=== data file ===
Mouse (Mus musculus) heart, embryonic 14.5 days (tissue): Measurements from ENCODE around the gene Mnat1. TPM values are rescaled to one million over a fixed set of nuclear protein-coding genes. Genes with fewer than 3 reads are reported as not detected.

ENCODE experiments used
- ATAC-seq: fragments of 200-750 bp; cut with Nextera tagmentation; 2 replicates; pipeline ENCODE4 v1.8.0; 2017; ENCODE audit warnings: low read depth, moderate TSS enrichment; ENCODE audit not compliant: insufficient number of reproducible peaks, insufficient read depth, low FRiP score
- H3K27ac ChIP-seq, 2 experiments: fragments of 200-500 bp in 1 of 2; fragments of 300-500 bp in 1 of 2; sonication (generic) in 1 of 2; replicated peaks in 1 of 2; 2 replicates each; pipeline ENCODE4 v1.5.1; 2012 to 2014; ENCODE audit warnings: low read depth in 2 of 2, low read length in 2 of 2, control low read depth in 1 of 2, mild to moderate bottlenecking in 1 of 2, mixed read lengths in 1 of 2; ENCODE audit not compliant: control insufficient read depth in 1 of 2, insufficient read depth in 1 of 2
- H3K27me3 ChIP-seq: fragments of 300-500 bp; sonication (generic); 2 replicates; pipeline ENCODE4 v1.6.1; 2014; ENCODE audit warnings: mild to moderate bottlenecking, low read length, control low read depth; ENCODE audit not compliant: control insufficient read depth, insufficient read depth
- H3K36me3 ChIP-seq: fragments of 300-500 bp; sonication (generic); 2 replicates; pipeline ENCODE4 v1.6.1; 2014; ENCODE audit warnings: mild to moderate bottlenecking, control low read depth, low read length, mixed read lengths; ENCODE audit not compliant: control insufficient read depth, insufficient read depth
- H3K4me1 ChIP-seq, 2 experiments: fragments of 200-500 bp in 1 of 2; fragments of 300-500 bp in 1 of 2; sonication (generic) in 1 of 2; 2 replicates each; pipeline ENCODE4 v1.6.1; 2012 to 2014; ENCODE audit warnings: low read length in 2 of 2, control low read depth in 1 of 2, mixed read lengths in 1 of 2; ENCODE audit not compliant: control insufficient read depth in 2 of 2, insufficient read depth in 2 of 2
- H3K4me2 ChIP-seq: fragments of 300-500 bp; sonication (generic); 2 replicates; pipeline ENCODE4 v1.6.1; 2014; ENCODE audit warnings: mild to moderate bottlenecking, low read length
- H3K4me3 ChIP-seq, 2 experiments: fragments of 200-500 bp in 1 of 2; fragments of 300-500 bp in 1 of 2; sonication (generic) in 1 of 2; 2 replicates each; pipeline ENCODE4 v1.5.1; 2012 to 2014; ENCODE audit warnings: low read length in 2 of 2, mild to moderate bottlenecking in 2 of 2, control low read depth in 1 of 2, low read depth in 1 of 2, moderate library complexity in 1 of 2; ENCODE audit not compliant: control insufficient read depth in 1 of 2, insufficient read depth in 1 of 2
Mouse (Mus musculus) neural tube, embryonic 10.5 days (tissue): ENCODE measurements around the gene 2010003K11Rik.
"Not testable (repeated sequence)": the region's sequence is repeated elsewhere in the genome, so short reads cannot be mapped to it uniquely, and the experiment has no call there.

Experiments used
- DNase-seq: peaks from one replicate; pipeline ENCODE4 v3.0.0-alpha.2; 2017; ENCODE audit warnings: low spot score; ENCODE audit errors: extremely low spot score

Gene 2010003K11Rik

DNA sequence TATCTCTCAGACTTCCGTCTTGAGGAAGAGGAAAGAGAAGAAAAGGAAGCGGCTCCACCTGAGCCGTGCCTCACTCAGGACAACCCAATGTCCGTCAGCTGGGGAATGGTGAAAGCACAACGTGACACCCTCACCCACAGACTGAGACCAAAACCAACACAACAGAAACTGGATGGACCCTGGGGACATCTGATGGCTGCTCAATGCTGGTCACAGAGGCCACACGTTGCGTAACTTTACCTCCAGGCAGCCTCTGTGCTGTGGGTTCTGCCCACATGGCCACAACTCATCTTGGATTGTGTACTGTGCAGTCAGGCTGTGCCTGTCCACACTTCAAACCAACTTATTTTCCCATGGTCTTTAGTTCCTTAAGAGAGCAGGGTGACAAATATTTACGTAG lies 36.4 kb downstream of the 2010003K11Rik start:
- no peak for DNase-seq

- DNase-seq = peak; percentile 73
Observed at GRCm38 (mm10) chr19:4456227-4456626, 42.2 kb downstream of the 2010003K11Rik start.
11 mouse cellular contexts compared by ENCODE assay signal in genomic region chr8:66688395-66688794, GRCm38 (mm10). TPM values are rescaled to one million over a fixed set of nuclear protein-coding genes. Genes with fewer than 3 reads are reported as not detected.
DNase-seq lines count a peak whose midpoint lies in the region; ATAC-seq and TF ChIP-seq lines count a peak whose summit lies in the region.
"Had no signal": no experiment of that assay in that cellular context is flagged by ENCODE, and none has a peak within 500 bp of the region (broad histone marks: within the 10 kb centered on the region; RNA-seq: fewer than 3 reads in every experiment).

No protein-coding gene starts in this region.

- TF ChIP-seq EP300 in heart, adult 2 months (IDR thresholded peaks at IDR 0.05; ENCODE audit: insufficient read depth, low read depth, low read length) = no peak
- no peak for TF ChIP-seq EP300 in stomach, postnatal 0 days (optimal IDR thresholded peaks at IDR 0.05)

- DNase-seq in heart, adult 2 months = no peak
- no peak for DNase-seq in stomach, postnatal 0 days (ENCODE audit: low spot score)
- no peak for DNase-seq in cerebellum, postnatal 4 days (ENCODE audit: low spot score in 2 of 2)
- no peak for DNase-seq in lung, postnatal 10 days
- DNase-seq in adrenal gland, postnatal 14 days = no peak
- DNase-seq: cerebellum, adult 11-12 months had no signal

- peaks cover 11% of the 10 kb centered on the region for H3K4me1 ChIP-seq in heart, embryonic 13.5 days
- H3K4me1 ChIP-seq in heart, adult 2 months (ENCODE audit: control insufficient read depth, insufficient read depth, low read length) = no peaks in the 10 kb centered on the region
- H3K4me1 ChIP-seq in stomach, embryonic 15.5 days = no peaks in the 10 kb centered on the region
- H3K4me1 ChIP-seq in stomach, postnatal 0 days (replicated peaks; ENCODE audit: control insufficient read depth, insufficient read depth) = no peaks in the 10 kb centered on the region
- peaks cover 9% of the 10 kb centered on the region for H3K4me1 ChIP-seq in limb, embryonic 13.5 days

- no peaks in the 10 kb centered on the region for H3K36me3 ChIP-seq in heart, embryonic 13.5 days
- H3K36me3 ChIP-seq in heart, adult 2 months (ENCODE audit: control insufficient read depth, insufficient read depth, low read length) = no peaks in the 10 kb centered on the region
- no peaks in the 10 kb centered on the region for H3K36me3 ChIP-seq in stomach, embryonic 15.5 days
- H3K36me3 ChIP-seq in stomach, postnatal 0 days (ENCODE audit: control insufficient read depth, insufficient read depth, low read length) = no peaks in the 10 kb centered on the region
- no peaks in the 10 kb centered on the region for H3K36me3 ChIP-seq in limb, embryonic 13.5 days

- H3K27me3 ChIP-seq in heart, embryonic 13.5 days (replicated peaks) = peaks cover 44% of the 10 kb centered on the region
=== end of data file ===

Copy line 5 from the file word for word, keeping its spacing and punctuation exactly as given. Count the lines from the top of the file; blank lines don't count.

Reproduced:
- H3K27me3 ChIP-seq: fragments of 300-500 bp; sonication (generic); 2 replicates; pipeline ENCODE4 v1.6.1; 2014; ENCODE audit warnings: mild to moderate bottlenecking, low read length, control low read depth; ENCODE audit not compliant: control insufficient read depth, insufficient read depth